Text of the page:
Read by Richard Mitchley (Unabridged: 47mins)
Anton Pavlovich Chekhov was born on 29th January 1860 in Taganrog, on the south coast of Russia.
His family life was difficult; his father was strict and over-bearing but his mother was a passionate story-teller, a subject Chekhov warmed to. As he later said; ‘our talents we got from our father, but our soul from our mother’.
At school Chekhov was distinctly average. At 16 his father mis-managed his finances and was declared bankrupt. His family fled to Moscow. Chekhov remained and eked out a living by various means, including writing and selling short sketches to newspapers, to finish his schooling. That completed and with a scholarship to Moscow University obtained he rejoined his family.
He was able to help support them by selling satirical sketches and vignettes of Russian lifestyles and gradually obtained further commissions. In 1884, he qualified as a physician and, although it earned him little, he often treated the poor for free, he was fond of saying ‘Medicine is my lawful wife, and literature is my mistress.’
His own health was now an issue as he began to cough up blood, a symptom of tuberculosis. Despite this his writing success enabled him to move the family into more comfortable accommodation.
Chekhov wrote over 500 short stories which included many, many classics including ‘The Kiss’ and ‘The Lady with a Dog’. His collection ‘At Dusk’ won him the coveted Pushkin Prize when was only 26.
He was also a major playwright beginning with the huge success of ‘Ivanov’ in 1887.
In 1892 Chekhov bought a country estate north of Moscow. Here his medical skills and money helped the peasants tackle outbreaks of cholera and bouts of famine. He also built three schools, a fire station and a clinic. It left him with less time for writing but the interactions with real people gained him detailed knowledge about the peasantry and their living conditions for his stories.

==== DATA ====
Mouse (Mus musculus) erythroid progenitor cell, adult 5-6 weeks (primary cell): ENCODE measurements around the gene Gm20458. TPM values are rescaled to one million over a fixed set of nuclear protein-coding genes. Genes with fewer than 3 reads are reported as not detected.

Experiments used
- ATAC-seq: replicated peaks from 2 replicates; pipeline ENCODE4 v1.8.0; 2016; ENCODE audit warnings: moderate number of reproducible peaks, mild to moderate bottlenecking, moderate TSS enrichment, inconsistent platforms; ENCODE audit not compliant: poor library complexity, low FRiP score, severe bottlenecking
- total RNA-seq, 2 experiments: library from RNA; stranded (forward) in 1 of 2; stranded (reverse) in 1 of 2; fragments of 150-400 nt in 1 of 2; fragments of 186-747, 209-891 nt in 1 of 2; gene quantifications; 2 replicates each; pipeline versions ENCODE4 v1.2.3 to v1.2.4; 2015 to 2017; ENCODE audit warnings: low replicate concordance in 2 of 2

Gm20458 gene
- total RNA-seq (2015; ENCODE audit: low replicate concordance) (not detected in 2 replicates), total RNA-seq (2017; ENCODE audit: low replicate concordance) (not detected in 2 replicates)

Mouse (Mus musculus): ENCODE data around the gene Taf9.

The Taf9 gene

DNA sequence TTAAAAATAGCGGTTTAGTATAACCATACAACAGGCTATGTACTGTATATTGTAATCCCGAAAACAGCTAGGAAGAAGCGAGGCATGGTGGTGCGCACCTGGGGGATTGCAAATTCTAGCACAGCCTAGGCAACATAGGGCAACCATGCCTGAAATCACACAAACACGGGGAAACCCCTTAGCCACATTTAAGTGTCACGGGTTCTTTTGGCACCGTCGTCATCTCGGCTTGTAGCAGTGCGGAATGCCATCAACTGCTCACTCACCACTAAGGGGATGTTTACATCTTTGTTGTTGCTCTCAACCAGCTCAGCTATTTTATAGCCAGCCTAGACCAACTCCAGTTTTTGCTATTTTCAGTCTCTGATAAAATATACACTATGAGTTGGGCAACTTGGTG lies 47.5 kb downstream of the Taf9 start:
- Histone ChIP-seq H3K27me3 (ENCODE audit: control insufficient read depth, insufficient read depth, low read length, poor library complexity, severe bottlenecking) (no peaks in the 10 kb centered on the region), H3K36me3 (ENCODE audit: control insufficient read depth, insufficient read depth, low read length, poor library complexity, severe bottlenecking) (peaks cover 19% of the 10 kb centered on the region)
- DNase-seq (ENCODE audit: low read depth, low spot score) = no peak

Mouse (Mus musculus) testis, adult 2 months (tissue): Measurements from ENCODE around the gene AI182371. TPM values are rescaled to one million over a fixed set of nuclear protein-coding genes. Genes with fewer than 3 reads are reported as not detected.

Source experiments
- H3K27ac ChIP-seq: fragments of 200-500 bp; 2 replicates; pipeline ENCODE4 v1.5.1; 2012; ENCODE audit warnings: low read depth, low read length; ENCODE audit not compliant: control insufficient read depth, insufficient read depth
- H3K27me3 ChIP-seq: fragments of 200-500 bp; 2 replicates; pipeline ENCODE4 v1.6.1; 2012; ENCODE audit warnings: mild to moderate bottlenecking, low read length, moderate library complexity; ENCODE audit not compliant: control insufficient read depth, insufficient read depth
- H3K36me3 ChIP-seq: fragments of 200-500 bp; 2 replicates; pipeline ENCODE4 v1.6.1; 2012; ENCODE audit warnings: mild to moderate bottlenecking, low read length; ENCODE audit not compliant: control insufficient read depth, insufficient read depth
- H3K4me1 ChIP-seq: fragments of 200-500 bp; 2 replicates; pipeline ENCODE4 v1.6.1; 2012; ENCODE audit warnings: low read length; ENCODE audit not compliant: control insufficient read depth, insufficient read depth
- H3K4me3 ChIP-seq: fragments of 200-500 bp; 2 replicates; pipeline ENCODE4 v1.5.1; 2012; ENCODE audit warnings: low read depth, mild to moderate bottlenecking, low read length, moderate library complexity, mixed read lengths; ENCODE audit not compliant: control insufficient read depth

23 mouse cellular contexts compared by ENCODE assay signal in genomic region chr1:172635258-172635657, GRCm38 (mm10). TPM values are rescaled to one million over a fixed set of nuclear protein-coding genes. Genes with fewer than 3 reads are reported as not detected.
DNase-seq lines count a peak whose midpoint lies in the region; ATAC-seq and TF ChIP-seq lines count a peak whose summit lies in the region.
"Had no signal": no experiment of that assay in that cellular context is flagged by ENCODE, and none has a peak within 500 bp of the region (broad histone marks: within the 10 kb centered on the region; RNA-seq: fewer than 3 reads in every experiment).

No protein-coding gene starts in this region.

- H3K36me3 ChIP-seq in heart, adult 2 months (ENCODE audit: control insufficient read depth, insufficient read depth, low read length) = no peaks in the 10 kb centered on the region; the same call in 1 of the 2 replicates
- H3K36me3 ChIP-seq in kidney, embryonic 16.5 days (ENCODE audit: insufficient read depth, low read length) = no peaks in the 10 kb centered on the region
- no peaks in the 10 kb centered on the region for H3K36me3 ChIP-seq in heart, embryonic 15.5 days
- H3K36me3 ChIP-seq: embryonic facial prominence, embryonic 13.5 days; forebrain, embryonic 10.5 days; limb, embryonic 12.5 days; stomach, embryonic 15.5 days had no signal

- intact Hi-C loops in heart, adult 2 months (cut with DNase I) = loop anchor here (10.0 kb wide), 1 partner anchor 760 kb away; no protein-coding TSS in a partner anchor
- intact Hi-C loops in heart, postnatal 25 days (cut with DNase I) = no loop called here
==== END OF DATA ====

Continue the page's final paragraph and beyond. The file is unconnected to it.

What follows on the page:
His most famous work, ‘The Seagull’ was received disastrously at its premiere in St Petersburg. It was later restaged in Moscow to highlight its psychological aspects and was a huge success. It led to ‘Uncle Vanya’, ‘The Three Sisters’ and ‘The Cherry Orchard’.
Chekhov suffered a major lung hemorrhage in 1897 while visiting Moscow. A formal diagnosis confirmed tuberculosis and the doctors ordered changes to his lifestyle.
Despite a dread of weddings the elusive literary bachelor quietly married the actress Olga Knipper, whom he had met at rehearsals for ‘The Seagull’, on 25th May 1901.
By May 1904 with his tuberculosis worsening and death imminent he set off for the German town of Badenweiler writing cheerful, witty letters to his family and assuring them his health was improving.
On 15th July 1904 Anton Chekhov died at Badenweiler. He was 44.